- Issue: Exclusionary agreements not to compete
Introduction: Massive Payment Not to Compete with Cipro Charged
Lieff Cabraser represents California consumers in a class action lawsuit charging that Bayer Corporation unlawfully restrained competition from generic drug manufacturers to Bayer's blockbuster antibiotic prescription drug Ciprofloxacin. Sold in the U.S. as Cipro, the drug has generated billions of dollars in revenue for Bayer since 1987. The antitrust complaint also names Barr Laboratories and other generic drug companies as defendants.
Factual Allegations: Bayer Paid Its Competitors Not to Enter the Market
The suit charges that Bayer, Barr, and other defendants colluded to block consumer access to affordable, generic versions of Cipro through a massive payment by Bayer to Barr and other generic drug makers not to compete.
In 1997, Bayer agreed to pay $398.1 million between 1997 and 2003 to Barr Laboratories and two other generic drug companies in exchange for their agreement not to produce affordable generic versions of Cipro, known as a "pay to delay deal." Bayer made the payment to settle patent litigation in which Barr claimed that Bayer's Cipro patent was void and unenforceable. After Barr prevailed on summary judgment, Bayer made the payment rather than risk the patent being held invalid at trial.
The complaint charges that with its $398.1 million payment, Bayer shared some of its monopoly profits from Cipro in exchange for the generic companies' agreement to stay out of the Cipro market. The resulting absence of competition enabled Bayer to raise the price of Cipro at rates that were among the highest in the pharmaceutical industry.
Consumers in California and across the U.S. had no choice but to pay inflated monopoly prices for this critical drug during the seven-year class period.
Court Approves Settlement With Bayer
In June 2013, plaintiffs agreed to resolve their claims against Bayer in exchange for a $74 million payment and additional consideration from Bayer. On November 18, 2013, the Superior Court granted final approval to the settlement with Bayer.
Class members have until March 30, 2014, to file a claim at www.ciprosettlement.com.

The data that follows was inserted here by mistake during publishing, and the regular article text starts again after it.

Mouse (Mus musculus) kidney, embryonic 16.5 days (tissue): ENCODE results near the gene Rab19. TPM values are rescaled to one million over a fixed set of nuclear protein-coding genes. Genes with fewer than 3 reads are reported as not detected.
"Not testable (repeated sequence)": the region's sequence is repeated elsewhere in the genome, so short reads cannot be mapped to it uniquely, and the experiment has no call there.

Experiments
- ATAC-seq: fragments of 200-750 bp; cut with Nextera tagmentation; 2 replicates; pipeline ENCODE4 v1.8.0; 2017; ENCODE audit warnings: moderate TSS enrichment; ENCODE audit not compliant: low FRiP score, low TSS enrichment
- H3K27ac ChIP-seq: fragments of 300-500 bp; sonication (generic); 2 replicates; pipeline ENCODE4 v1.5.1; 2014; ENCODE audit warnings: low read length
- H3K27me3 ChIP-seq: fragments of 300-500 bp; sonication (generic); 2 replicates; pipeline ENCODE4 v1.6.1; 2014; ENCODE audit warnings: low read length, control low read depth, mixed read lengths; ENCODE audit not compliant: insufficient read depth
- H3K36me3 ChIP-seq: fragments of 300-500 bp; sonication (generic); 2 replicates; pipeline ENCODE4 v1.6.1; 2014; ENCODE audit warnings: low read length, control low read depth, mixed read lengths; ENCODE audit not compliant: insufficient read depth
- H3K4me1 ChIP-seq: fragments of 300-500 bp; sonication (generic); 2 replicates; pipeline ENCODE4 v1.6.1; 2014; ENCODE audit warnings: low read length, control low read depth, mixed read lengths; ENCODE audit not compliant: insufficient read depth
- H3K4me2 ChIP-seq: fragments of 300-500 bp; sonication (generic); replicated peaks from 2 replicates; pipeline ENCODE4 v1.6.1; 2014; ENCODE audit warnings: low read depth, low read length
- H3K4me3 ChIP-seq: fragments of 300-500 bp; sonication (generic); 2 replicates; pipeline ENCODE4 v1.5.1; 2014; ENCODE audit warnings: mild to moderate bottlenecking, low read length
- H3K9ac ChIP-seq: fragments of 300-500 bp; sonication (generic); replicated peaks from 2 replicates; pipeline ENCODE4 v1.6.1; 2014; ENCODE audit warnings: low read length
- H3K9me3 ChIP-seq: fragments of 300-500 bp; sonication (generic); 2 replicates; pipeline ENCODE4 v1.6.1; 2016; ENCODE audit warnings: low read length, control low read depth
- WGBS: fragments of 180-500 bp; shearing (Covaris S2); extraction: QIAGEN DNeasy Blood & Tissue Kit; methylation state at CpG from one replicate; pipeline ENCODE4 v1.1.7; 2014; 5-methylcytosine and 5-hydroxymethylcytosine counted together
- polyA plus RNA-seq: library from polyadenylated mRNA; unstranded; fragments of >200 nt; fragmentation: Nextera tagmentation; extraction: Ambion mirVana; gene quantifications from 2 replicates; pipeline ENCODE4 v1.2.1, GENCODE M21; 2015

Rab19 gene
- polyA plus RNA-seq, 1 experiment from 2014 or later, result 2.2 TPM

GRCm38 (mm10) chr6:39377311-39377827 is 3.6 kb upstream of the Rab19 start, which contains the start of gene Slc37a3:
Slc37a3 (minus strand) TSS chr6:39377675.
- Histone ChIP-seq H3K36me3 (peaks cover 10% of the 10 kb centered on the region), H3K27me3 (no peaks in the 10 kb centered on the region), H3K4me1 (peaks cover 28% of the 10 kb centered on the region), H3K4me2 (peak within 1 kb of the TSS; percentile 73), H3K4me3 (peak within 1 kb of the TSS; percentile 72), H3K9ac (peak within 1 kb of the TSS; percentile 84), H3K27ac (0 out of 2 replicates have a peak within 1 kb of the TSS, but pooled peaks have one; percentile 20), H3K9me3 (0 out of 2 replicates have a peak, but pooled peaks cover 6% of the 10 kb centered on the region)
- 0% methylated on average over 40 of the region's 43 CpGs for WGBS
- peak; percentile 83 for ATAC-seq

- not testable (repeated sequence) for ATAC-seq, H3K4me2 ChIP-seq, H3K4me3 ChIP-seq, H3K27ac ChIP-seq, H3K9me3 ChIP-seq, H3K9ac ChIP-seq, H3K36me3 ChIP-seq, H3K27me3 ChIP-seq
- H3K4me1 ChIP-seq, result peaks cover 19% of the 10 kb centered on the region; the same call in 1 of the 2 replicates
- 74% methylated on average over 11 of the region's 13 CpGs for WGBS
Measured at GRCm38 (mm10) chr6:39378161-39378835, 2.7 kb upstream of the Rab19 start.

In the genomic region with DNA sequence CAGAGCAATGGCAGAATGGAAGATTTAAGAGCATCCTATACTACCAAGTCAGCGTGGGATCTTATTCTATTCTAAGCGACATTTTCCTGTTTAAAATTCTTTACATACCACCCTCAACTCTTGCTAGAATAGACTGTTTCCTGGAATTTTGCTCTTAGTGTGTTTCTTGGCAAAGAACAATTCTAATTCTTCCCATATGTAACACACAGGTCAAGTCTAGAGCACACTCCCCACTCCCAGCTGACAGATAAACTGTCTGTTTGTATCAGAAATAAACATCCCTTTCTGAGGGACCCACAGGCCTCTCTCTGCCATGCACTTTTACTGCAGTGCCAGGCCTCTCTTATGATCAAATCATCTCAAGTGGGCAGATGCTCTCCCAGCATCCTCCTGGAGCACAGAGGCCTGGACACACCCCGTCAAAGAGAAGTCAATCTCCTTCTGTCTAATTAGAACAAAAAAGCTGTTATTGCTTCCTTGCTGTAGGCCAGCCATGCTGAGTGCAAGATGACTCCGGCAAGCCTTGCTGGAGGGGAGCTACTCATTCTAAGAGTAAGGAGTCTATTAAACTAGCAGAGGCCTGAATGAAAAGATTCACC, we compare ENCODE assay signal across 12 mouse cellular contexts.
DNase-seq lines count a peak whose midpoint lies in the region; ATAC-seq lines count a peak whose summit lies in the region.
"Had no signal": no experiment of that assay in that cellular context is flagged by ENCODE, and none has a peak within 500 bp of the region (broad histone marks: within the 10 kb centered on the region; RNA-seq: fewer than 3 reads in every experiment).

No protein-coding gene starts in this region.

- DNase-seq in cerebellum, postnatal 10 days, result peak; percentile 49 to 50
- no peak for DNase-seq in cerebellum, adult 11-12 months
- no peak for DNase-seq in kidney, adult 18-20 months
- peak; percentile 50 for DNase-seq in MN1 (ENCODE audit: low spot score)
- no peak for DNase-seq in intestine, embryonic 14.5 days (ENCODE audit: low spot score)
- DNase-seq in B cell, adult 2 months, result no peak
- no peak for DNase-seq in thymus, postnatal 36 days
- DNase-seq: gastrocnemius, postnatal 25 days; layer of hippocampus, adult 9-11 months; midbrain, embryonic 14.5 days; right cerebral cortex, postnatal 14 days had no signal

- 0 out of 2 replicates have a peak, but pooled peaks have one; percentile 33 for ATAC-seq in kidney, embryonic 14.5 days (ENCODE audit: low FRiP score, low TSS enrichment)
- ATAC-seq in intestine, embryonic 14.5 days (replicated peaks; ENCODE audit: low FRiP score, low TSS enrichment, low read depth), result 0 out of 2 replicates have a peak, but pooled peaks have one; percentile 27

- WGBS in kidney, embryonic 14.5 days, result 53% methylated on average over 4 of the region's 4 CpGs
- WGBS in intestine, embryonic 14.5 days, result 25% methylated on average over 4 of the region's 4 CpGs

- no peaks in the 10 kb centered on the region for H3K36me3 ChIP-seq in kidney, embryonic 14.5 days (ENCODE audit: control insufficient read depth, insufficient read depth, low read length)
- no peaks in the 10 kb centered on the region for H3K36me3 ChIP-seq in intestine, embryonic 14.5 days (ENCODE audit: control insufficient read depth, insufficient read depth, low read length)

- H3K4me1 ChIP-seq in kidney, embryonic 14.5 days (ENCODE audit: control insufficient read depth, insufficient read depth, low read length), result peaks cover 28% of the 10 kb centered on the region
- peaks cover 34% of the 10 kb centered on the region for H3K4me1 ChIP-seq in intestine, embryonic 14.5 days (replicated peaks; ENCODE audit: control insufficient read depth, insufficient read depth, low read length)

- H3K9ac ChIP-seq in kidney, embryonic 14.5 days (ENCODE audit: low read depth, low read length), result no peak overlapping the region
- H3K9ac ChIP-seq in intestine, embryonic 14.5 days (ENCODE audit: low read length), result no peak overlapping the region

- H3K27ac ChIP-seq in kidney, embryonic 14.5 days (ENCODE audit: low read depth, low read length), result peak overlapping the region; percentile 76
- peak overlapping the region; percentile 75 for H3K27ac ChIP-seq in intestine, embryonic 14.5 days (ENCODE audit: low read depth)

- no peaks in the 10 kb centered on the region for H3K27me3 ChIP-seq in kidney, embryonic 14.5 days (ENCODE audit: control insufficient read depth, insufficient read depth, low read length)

In finding the partial settlement fair, reasonable, and adequate, the Court noted that "the reaction of Class members strongly favors approval of the Settlement. While the Class contains thousands of consumers and third-party payors, no Class members have objected to the Settlement."
The case continues against the generic drug companies that accepted nearly $400 million to drop their patent challenge.
Earlier Cipro Antitrust Case History
In 2000, consumers filed class action complaints against defendants for their alleged antitrust violations. In 2002, the Superior Court denied the defendants' motion to dismiss the case. The Court found the complaint contained sufficient facts to state a claim for violations of California's Cartwright Act (its antitrust law) and Unfair Competition Law. In 2009, the Superior Court granted summary judgment to the defendants and dismissed the case.
The plaintiffs filed an appeal and submitted their arguments in 2010. Seventy-eight intellectual property law, antitrust law, economics, and business professors filed an amici curiae brief in support of plaintiffs/appellants. The trial court erred, explained the Academic Amici, noting:
The precedent that the trial court believed compelled the outcome in this case contains fundamental errors of economic reasoning and would shield many anti-competitive agreements from the reach of antitrust law, causing great harm to competition, to consumers, and (by unjustifiably raising the costs of needed medicines) to public health.... The interests of consumers are given no weight at all in the trial court's calculus.
In 2011, the appellate court affirmed the trial court's grant of summary judgment for Bayer. Plaintiffs sought review by the California Supreme Court to overturn the appellate court's decision.
On February 15, 2012, the California Supreme Court granted the petition for review. On March 16, 2012, the plaintiffs filed their brief on the merits before the California Supreme Court.